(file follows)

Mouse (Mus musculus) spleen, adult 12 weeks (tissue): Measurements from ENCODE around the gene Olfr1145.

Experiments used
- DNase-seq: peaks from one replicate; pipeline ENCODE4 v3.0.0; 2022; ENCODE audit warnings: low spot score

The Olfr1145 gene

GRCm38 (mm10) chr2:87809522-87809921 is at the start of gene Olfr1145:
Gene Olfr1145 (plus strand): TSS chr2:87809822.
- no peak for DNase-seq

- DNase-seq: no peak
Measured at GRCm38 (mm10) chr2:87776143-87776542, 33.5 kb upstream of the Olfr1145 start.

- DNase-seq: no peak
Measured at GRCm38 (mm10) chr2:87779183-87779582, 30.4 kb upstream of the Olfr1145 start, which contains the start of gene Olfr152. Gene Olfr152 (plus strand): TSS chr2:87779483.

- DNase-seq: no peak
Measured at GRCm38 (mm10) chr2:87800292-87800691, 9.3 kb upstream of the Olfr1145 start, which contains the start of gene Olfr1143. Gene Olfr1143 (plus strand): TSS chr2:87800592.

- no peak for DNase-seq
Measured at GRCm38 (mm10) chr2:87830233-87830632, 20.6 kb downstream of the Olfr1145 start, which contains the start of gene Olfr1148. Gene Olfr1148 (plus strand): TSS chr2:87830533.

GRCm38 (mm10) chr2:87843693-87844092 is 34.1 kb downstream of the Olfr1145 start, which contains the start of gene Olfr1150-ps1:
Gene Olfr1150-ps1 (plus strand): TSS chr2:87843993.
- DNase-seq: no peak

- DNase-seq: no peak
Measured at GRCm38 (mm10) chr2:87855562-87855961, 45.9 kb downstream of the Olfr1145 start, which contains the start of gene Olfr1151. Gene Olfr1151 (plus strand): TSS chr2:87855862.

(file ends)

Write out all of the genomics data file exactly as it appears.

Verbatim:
Mouse (Mus musculus) spleen, adult 12 weeks (tissue): Measurements from ENCODE around the gene Olfr1145.

Experiments used
- DNase-seq: peaks from one replicate; pipeline ENCODE4 v3.0.0; 2022; ENCODE audit warnings: low spot score

The Olfr1145 gene

GRCm38 (mm10) chr2:87809522-87809921 is at the start of gene Olfr1145:
Gene Olfr1145 (plus strand): TSS chr2:87809822.
- no peak for DNase-seq

- DNase-seq: no peak
Measured at GRCm38 (mm10) chr2:87776143-87776542, 33.5 kb upstream of the Olfr1145 start.

- DNase-seq: no peak
Measured at GRCm38 (mm10) chr2:87779183-87779582, 30.4 kb upstream of the Olfr1145 start, which contains the start of gene Olfr152. Gene Olfr152 (plus strand): TSS chr2:87779483.

- DNase-seq: no peak
Measured at GRCm38 (mm10) chr2:87800292-87800691, 9.3 kb upstream of the Olfr1145 start, which contains the start of gene Olfr1143. Gene Olfr1143 (plus strand): TSS chr2:87800592.

- no peak for DNase-seq
Measured at GRCm38 (mm10) chr2:87830233-87830632, 20.6 kb downstream of the Olfr1145 start, which contains the start of gene Olfr1148. Gene Olfr1148 (plus strand): TSS chr2:87830533.

GRCm38 (mm10) chr2:87843693-87844092 is 34.1 kb downstream of the Olfr1145 start, which contains the start of gene Olfr1150-ps1:
Gene Olfr1150-ps1 (plus strand): TSS chr2:87843993.
- DNase-seq: no peak

- DNase-seq: no peak
Measured at GRCm38 (mm10) chr2:87855562-87855961, 45.9 kb downstream of the Olfr1145 start, which contains the start of gene Olfr1151. Gene Olfr1151 (plus strand): TSS chr2:87855862.